By Andrew Jonathan S. Bagaoisan
I will remember where I was when I learned we lost Dolphy.
The big story that day was the extreme traffic wrought by keeping the Metro Manila buses along one lane of EDSA. Our van was at a concrete island on the turn to Quezon Avenue from EDSA.
After we aired a live report for TV Patrol, the news desk told us to stay put while deciding if we would do another for the 11 p.m. newscast.
It was nearly 9 and raining. A crew mate and I were already settling down from dinner, shut in our crew cab.
The desk editor on duty called. “Who’s on standby at Makati Med?”
I gave the name. “Okay. You get ready too,” he said, and hanged up. I called our guy at Makati Medical Center.
“Nag-tweet na si Ruffa,” he said. “Nag-aabangan na dito.”
We read Ruffa Gutierrez’s post via a workmate’s Blackberry: “R.I.P Ninong Dolphy.”
The Net was already abuzz, but no one was yet confirming it.
Commentators on DZMM radio were still bantering about the traffic, cryptically telling listeners who texted queries, “Please wait. We still don’t know.”
By then, we were told to pack up, pick up some hardware at the base, and proceed to Makati Med. Another crew watching traffic elsewhere in EDSA was diverted there too.
The TV news break greeted us when we got to ABS-CBN. Dolphy’s partner, Zsa Zsa Padilla, confirmed that Dolphy had indeed passed away.
And just like that, our headlines quickly shifted gears from commuting to the loss of a showbiz great.
For us in the media who kept tabs on the Comedy King’s condition for nearly a month, this moment was only a matter of time.
But there was no predicting the reactions and emotions we would cover once that moment came.
The nearly-24/7 lookouts at Makati Med began when the Quizon family announced on June 20 that their patriarch was critically battling Chronic Obstructive Pulmonary Disease (COPD).
Live updates from reporters and anchors were gap-one stories on every newscast then. Loved ones and personalities who came to visit were not spared interviews.
Segments aired reviewing Dolphy’s last interviews and detailing memories of people he knew and touched.
TV ENG crews automatically spent graveyard shifts there. Only when rains and more pressing stories called for live vans were they pulled out. But after sign-off, they would always to return to the parking lots near Makati Med.
It’s no new thing. Back in 2009, TV news vans also kept guard for over a month at Makati Med after former President Corazon Aquino was confined for her worsening colon cancer.
As July came, the coverage gave way to optimistic stories on Dolphy’s improving health.
But some we talked to, like the owner of nearby eatery whose husband also died of COPD, said people with Dolphy’s illness would rally first before taking a final turn for the worse.
Dolphy’s death was confirmed with text messages or short phone calls from his immediate family. But the media people outside Makati Med waited for someone to come out and say that to the cameras.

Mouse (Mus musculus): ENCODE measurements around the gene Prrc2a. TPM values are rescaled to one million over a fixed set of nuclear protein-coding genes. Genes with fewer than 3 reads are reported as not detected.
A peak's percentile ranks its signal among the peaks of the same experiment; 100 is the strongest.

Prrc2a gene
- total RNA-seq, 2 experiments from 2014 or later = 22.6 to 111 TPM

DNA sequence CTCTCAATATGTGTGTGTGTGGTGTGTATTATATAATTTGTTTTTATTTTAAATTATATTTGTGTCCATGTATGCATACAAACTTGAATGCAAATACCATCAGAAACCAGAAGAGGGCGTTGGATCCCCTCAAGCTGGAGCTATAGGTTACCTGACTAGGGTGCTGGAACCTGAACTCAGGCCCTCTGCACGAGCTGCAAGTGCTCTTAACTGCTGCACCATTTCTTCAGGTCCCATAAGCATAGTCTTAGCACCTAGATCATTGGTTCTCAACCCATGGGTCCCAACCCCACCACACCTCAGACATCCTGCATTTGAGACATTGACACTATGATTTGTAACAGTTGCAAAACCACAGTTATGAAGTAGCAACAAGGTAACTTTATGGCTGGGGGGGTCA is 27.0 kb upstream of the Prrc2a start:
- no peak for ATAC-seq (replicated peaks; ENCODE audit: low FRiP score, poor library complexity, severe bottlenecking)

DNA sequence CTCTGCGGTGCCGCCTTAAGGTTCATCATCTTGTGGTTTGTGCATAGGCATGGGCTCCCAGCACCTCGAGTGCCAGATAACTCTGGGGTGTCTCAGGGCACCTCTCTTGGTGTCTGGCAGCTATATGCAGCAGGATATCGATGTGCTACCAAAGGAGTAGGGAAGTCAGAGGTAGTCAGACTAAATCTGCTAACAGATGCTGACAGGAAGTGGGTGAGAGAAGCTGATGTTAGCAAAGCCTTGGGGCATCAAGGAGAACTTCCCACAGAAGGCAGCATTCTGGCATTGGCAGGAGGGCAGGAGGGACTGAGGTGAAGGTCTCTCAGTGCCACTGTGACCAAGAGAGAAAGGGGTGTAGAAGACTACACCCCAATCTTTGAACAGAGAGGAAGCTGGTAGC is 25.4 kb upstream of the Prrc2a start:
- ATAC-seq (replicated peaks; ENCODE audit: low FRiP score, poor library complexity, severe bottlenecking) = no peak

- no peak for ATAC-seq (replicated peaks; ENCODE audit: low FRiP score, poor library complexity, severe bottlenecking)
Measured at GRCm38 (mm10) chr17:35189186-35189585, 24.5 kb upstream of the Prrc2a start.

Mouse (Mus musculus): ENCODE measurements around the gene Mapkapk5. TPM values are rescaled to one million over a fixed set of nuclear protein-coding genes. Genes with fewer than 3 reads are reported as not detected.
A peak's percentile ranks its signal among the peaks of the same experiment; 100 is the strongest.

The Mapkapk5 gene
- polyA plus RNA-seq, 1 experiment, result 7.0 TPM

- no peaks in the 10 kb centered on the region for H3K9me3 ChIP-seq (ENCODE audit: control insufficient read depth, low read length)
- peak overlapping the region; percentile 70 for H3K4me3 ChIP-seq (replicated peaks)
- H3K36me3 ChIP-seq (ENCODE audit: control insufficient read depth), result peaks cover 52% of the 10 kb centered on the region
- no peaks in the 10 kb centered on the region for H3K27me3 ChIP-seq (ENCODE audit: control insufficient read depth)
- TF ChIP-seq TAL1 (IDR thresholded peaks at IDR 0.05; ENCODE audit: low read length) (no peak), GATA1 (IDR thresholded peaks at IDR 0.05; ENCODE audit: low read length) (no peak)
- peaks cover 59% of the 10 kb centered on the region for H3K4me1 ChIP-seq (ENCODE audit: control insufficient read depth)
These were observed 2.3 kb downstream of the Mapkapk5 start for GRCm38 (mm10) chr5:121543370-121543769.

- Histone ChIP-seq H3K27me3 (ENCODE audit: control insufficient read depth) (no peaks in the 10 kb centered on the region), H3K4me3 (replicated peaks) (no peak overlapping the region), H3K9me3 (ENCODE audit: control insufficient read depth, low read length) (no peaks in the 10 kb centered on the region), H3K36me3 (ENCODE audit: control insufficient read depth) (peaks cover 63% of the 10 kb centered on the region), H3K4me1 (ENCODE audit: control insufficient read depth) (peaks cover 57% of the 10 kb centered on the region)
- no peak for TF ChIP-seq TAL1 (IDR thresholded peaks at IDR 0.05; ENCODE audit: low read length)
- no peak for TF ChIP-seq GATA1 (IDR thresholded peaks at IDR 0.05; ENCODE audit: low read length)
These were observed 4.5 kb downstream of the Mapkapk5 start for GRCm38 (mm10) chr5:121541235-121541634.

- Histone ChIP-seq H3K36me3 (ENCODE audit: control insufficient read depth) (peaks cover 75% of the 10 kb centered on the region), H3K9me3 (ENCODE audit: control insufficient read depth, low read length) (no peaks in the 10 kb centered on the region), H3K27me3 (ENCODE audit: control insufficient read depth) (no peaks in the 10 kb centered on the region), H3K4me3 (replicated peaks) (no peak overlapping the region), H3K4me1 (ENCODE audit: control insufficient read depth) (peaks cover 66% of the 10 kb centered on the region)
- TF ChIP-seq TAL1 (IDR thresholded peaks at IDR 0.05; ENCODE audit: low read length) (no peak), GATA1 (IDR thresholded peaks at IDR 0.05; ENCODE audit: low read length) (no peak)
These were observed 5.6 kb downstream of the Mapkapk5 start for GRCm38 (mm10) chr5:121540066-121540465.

Covering was difficult at times for some, especially long-timers in the entertainment press who grew close to Dolphy and the Quizons.
One who came on short notice that night carried a worried look, one I also saw on him the morning after June 20.
While their access was an asset to their news desks, it was emotionally challenging for these reporters to deliver up-close-and-personal stories on a person who had treated them like family. Still, the task was theirs.
The live updates went to the general assignment reporters.
Along with the long-prepared obituaries, the late-night newscasts headlined the reactions of celebrities who arrived at Makati Med as well as reactions on the Internet. No more mention of the day’s traffic problem.
Even Boy Abunda led in Bandila’s showbiz segments (with an interview to boot) live from outside the hospital.
On our end, we ran man-on-the-street sound bites for Jacque Manabat’s short report on Dolphy fans who flocked there.
Still, the news shows had nothing else to insert but live shots of news crews and nosy passersby.
Cameramen and technical producers soon scoured the area for car exits after learning that a hearse was parked outside one. A TV crew had already caught on cam a casket being carried inside the car. Next, Quizon family members were seen leaving that exit.
As cameras trained on the black hearse, crews at the front entrance massed toward the door when Eric Quizon went out and read from his iPad:
“My father Dolphy left at 8:34 p.m. following a cardiac arrest.”
The microphones, handsets, and recorders huddled close to his head. A mic got too close, covering Eric’s tablet screen. He lifted a hand to shove it off.
At midnight, it was the family’s first official word.
“In his honor, please smile at the person standing next to you,” Eric ended. “Heaven is a happier place with him there, and for us whom he’s left behind, comedy is dead, but long live comedy.”
He quickly got back in, and no one bothered to ask a follow-up.
We played back the entire statement at the news van for an already-overtime Bandila.
Once the hearse at the back finally left, reporters and crews were packing up to join their colleagues at the hearse’s destination—Heritage Park in Taguig.
There, our teams would spend the overnight outside its gates waiting for permission to be let in. We only got it by afternoon the next day.
By then, Dolphy’s remains were brought to his two “homes” in Parañaque and at the eponymous Dolphy Theater in the ABS-CBN Broadcast Center.
The TV networks had long devoted airtime in retrospect to Dolphy’s legacy in the past month, to the point that some viewers were decrying the coverage for already “killing” the man. The likely intention was to evoke honor while the man was still alive.
More tributes would come in the five days after this night, as the nation poured out a final farewell to its King of Comedy.